See also the work of Davis, Srinivasan and Sundaram [1995], [1998] on implementing structured modeling using the object-relational DBMS Illustra, the commercial version of POSTGRES. The work of Ruark [1998], also object-oriented, is promising in a different way.

Thus, it is clear that a variety of attractive host software platforms are available to implementors of new structured modeling environments. Much could be done to adapt and exploit their potential.

5.2 Semantic Formalization and Language-Directed Editors

Vicuña [1990] wrote a dissertation on semantic formalization. He observed that most existing modeling languages for mathematical programming have semantics that are only incompletely formalized. This situation -- which he studied in detail for AMPL, GAMS, and LINGO -- inhibits efforts to achieve a high level of automation for diagnosing errors and generating major components of a computer-based modeling environment (e.g., language-directed editors, type inference tools, and immediate expression evaluators). He demonstrated that attribute grammars furnish a suitable declarative formalism with which to specify the semantics of SML, and a similar development should be possible for most other mathematical modeling languages. As mentioned earlier in our discussion of model integration, Vicuña demonstrated the feasibility of his approach with a fully operational language-directed editor for SML on a UNIX workstation. Moreover, he addressed both the automatic detection of missing language constructs and the immediate evaluation of numerical and logical expressions.

Language-directed editors are possible not only for text-based languages, but for other types as well. For example, see Jones [1992], Chari and Sen [1997], [1998], Hamacher [1995], and Yeo [1997] in the context of graphical languages for SM. Such editors deserve further development, as they are one of the keys to broader acceptance of modeling tools.

5.3 Language-Based Customization of Specialized Application Packages

Almost every real application of optimization requires a model that is unique in some ways. Either a compatible special-purpose optimizer is used, or a general-purpose optimizer is used -- possibly in a manner that exploits special model structure. The skilled practitioner usually can see many other similar applications in the target organization, and in other organizations, that could be solved similarly. But doing so typically would require customizing the software to some degree, and this can be very time-consuming. The point of this topic is to suggest how customization can be accomplished much more quickly (Geoffrion [1992b]).

The starting point is to recognize that the type of customization required to move from one application of a given kind to another of the same kind is quite different from the type of customization required to move to a different kind of application. The difference is that the first type of customization involves only what might be called the model's "surface" structure, whereas the second involves what might be called "core" structure. A model's core structure is whatever aspects of its mathematical structure truly impact a particular optimizer's ability to solve it; everything else is surface structure.

This distinction can be clarified by a familiar example, namely the classical transportation model. In its usual simple form, this model consists almost entirely of core structure. But if embellished with new model features that use additional data to calculate the capacities of the origins, the demands of the destinations, and the magnitudes of the unit shipment costs (perhaps as weighted averages of different freight rates), then all of the new features would be surface structure.

It turns out that surface structure can be customized relatively easily with modeling language-based tools, while this is much less true for core structure modification at the present state of the art. Consequently, I propose a new way to build specialized application packages when execution efficiency is an issue and customized variants are of interest.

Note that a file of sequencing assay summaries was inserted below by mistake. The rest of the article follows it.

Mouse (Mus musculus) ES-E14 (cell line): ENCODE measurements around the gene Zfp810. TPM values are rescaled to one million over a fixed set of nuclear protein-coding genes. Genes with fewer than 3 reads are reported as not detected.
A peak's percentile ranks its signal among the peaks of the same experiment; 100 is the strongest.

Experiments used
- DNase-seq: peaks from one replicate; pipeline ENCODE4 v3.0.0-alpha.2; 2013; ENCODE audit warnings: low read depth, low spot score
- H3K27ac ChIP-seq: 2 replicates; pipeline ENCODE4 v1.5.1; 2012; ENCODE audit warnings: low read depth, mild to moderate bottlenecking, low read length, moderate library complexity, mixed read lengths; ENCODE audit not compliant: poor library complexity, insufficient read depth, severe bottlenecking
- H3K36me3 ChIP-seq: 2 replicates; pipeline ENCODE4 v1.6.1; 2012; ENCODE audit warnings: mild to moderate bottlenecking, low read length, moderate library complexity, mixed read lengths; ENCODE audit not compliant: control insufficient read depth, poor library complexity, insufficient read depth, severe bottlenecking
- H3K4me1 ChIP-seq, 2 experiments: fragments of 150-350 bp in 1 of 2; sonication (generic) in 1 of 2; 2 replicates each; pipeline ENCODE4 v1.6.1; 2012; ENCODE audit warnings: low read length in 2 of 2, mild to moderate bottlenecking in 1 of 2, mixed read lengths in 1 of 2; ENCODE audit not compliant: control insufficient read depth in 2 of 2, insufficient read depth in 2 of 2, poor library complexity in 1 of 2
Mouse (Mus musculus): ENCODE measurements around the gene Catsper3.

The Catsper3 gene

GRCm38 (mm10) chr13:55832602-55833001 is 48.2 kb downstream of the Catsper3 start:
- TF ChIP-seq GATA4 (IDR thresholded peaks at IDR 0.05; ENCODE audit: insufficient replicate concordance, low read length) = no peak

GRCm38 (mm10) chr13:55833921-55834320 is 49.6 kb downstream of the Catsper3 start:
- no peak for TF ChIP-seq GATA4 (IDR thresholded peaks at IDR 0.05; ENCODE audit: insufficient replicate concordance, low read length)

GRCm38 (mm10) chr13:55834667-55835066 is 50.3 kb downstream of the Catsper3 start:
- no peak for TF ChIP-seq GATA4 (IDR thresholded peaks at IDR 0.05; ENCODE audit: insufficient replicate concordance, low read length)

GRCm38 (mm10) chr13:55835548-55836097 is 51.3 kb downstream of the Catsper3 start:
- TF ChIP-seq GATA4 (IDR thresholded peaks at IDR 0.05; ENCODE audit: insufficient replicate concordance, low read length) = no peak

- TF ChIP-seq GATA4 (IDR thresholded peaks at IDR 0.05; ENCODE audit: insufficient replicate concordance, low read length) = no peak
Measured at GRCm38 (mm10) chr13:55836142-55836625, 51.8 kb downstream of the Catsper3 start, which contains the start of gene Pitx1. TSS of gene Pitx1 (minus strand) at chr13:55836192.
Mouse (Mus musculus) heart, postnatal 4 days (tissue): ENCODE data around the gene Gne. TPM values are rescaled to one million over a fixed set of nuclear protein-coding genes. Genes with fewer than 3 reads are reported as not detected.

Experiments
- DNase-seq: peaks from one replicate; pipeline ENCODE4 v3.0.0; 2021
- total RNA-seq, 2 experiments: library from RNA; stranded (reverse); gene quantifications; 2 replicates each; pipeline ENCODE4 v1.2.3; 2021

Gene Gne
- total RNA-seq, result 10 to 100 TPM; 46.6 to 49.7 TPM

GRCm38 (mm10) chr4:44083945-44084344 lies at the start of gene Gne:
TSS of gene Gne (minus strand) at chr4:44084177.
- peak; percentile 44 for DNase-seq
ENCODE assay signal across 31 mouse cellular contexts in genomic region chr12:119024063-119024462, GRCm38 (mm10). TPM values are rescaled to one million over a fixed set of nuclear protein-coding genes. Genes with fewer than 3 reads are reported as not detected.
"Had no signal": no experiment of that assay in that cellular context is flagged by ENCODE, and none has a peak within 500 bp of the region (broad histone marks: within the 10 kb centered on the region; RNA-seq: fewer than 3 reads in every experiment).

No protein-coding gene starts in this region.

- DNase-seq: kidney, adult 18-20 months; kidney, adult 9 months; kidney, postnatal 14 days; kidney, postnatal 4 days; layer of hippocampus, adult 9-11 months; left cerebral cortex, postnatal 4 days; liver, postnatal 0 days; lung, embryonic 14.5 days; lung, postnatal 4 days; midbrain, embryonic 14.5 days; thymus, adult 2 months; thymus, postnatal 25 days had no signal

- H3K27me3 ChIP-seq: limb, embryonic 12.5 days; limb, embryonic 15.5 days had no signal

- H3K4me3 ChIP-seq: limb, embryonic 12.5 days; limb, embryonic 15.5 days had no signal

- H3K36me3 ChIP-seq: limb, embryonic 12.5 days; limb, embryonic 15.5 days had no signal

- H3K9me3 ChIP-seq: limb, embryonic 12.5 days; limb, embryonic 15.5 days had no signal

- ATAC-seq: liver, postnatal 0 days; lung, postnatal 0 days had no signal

In particular, I propose that the interface to the optimizer should be hand crafted for efficiency in such a way that it presumes knowledge of core structure but not knowledge of surface structure. I further propose using SML (or some other model definition language for structured modeling) to describe surface structure, so that SML-based tools can be used to provide many of the functionalities needed for the application at hand. Many such tools are a part of the UCLA prototype FW/SM, as described in Geoffrion [1991].

If this implementation strategy works as intended, then it should be much easier than usual to improve a given application over time as opportunities to improve surface structure become evident (as they always do) and as changes are mandated by external events. It should also be much easier than usual to create new but similar (i.e., same core structure) applications, because the labor-intensive part of the implementation need not be redone.

In both cases, the advantage of this strategy is that it helps to fulfill this dictum of a good implementation: The most volatile aspects of a model should be the easiest to change. [In order of diminishing volatility, the components of a model may be taken as (1) data values, (2) index set contents, (3) surface structure, and (4) core structure. Proper use of database technology can render (1) and (2) easy to change, and the point of the proposed strategy is to make (3) easy to change also.] Moreover, one of the larger difficulties with most of today's modeling languages for mathematical programming will be neatly skirted, namely their inability to automate properly the model/solver interface when special model structure needs to be exploited for efficiency's sake. Finally, one may hope that this strategy will improve the application economics of the many highly specialized algorithms that populate the journals, to the extent that some will become viable in practice for the first time.

Appendix A of Geoffrion [1992b] further clarifies the distinction between core and surface structure, and gives additional details on this implementation strategy. There are many ways in which research and development efforts could be based on this strategy. One such is described by Gazmuri, Maturana, and coworkers in Chile (see [1993] and the more recent references cited therein), whose large project is trying out these ideas together with others in the context of real production and distribution applications in manufacturing. There is also a similar but smaller sponsored project involving some of the same people.

Our discussion of this topic has been limited to models where the key solver is an optimizer, but the strategy suggested here should be just as applicable to other kinds of solvers.